How Can I Pay For Tests And Diabetes Supplies
Medicareexternal icon, Medicaid, and most private insurance plans pay for the A1C test and fasting blood sugar test as well as some diabetes supplies. Check your plan or ask your health care team for help finding low-cost or free supplies, and see How to Save Money on Diabetes Care for more resources.
When Blood Sugar Is Too Low
Glucose is a sugar that comes from the foods we eat, and it’s also formed and stored inside the body. It’s the main source of energy for the cells of our body, and is carried to each cell through the bloodstream. Our brains depend on glucose to function, even when we’re sleeping.
The is the amount of glucose in the blood. When these levels drop too low, it’s called hypoglycemia . Very low blood sugar levels can cause serious symptoms that need to be treated right away.
Why Is It Important To Recognize A Low Blood Sugar Level
Low blood sugar levels can happen with Type 1 and Type 2 diabetes. Low levels are more likely to happen if you use insulin. Hypoglycemia can cause you to have falls, accidents, and injuries. A blood sugar level that gets too low can lead to seizures, coma, and death. Learn to recognize the symptoms early so you can get treatment quickly.
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What Is A Severe Low
A severe low is defined as hypoglycemia that a person is unable to treat themselves. That is, they cant recognize that they are low and treat it with a fast-acting carbohydrate. If you sleep alone, and there is no one to help you recognize a low, it is generally recommended that you maintain a higher average blood sugar overnight if severe lows are a risk.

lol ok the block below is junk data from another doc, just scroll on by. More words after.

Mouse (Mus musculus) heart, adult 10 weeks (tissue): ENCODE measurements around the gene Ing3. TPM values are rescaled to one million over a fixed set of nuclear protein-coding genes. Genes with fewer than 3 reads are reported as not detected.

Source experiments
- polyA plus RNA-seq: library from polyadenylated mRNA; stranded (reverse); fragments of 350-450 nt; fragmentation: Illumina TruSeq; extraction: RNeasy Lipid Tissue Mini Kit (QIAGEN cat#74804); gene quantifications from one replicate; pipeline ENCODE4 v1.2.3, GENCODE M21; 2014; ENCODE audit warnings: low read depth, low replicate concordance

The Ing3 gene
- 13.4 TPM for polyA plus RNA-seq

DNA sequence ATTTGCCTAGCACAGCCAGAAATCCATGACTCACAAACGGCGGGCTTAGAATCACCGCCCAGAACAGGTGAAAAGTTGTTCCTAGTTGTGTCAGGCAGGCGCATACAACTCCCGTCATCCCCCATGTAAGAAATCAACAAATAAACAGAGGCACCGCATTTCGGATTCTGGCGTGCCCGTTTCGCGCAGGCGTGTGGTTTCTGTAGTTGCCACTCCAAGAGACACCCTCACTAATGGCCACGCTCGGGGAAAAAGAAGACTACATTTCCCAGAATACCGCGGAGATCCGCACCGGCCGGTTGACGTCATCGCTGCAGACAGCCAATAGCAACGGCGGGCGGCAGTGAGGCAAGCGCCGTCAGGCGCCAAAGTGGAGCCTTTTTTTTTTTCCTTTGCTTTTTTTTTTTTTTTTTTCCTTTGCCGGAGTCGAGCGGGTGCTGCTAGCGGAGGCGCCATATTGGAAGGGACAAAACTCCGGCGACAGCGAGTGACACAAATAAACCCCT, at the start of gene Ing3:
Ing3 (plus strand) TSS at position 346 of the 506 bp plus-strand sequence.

For more information about managing low blood sugars, click here.
For information about recognizing and treating hypoglycemia, click here.
Lows can happen in type 1 and type 2 diabetes. The inability to recognize a low is more common if you have longstanding diabetes. For more information about why you should be concerned about low blood sugars, read Lori Berards expert blog.
What Causes A Low Blood Sugar Level
In people with diabetes, the main causes of a low blood sugar level are:
- the effects of medicine especially taking too much insulin, medicines called sulfonylureas , medicines called glinides , or some antiviral medicines to treat hepatitis C
- skipping or delaying a meal
- not eating enough carbohydrate foods in your last meal, such as bread, cereals, pasta, potatoes and fruit
- exercise, especially if it’s intense or unplanned
- drinking alcohol
Sometimes there’s no obvious reason why a low blood sugar level happens.
Very occasionally, it can happen in people who do not have diabetes.
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Is The Low Predictable Or Unpredictable
Generally, a low blood sugar is predictable if there is a reasonable explanation for it . Unpredictable lows are when no obvious reason can be found. In this case, the unpredictable low could be a one off that occasionally happens and is more common with cloudy or N insulin. If it happens more than once, it could be a sign that you need to change your insulin routine either the dose or type. For example, it could be a change in your weight or that the liver is not making as much sugar overnight , or just being on the wrong type of insulin that is peaking in the night.
What Are Target Blood Sugar Levels For People With Diabetes
A target is something that you aim for or try to reach. Your health care team may also use the term goal. People with diabetes have blood sugar targets that they try to reach at different times of the day. These targets are:
- Right before your meal: 80 to 130
- Two hours after the start of the meal: Below 180
Talk with your health care team about what blood sugar numbers are right for you.